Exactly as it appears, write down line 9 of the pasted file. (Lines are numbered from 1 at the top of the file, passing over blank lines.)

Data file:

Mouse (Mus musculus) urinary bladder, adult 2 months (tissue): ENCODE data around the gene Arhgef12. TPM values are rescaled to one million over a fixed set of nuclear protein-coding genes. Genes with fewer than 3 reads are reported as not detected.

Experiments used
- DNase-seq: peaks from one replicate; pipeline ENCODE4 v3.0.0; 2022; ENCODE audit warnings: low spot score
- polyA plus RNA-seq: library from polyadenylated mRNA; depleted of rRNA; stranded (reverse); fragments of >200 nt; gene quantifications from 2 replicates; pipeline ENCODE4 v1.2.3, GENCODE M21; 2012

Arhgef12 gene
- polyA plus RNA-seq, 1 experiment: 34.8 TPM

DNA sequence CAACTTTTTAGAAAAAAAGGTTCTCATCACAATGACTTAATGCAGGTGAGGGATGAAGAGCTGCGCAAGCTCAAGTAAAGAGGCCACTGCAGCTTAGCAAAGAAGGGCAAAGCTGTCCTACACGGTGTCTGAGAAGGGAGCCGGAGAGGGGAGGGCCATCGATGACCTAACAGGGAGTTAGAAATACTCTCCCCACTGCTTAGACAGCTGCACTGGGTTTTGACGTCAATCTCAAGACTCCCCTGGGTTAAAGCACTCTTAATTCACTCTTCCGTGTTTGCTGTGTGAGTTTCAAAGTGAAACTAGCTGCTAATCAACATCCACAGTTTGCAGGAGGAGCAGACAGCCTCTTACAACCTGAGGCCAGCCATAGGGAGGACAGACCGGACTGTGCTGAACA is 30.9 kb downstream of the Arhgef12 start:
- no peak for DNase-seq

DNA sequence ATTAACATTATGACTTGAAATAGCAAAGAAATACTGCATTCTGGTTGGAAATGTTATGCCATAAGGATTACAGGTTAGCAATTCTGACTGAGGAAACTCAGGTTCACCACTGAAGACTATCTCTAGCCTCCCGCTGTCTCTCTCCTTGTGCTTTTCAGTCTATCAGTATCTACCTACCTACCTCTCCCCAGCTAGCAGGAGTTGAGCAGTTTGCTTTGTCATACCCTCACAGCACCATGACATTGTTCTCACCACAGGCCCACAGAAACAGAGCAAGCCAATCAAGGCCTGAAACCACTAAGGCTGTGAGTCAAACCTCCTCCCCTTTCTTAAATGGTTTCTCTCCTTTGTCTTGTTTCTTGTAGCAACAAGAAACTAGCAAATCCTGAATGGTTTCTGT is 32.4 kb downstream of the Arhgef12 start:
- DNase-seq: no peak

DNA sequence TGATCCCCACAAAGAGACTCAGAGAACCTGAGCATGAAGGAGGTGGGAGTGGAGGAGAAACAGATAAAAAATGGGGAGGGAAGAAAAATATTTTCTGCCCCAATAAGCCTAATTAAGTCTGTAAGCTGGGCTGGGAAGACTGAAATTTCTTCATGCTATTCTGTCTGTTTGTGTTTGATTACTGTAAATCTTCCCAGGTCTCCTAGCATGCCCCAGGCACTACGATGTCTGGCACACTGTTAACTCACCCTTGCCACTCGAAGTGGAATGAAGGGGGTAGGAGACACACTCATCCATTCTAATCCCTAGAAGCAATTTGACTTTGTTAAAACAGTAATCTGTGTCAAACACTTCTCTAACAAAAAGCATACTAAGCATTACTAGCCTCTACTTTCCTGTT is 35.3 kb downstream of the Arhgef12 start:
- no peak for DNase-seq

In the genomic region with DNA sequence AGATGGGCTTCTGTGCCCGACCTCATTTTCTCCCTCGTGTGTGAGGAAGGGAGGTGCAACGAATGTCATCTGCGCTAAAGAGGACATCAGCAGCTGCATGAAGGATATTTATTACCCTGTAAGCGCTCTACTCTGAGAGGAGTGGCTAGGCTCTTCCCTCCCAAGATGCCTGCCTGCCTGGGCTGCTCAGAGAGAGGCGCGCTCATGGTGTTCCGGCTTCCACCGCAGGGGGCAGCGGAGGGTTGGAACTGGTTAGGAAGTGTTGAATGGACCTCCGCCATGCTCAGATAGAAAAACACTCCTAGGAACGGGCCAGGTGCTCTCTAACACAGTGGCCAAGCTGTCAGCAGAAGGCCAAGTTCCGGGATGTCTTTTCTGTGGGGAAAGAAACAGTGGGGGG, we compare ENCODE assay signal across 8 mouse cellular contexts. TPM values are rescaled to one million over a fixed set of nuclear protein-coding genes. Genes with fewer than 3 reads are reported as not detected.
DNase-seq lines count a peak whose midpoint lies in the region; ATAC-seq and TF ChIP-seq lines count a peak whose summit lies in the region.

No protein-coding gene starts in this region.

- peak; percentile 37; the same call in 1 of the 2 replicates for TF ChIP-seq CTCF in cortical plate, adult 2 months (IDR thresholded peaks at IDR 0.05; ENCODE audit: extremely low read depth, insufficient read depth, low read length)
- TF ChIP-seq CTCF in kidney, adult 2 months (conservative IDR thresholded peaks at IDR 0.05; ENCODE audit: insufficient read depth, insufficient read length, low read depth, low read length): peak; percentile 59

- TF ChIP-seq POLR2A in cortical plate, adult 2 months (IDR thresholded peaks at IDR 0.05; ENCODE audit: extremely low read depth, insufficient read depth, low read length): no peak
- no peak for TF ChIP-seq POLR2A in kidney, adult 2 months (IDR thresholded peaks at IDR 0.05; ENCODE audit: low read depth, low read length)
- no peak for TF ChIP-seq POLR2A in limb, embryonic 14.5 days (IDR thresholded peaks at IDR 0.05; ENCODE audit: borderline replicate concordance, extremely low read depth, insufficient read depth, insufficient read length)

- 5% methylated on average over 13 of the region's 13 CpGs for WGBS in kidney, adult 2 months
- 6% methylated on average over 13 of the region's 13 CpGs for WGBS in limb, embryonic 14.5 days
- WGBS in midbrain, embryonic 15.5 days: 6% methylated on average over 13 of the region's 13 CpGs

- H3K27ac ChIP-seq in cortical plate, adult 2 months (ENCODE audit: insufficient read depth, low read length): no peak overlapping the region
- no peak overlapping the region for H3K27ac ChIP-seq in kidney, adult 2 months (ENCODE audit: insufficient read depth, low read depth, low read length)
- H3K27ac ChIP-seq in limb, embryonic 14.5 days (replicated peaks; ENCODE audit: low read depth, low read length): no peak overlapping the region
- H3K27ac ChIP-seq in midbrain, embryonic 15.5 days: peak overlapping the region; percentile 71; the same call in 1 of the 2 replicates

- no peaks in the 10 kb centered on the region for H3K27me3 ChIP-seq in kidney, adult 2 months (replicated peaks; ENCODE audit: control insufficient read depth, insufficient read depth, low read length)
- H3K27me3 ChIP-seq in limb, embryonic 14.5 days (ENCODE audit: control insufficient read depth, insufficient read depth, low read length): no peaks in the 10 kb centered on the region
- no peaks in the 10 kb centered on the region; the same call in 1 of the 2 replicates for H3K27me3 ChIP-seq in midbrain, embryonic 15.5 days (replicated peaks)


DNA sequence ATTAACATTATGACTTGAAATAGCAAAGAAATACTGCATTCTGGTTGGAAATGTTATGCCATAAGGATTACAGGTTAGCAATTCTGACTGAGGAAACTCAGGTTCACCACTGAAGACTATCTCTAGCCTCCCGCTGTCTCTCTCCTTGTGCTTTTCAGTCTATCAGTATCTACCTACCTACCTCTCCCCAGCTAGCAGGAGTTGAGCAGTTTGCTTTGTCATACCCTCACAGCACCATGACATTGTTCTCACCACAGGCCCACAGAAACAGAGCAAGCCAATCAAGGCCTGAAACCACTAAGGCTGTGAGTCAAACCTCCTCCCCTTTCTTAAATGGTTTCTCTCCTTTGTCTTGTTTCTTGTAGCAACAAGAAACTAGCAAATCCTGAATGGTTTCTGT is 32.4 kb downstream of the Arhgef12 start: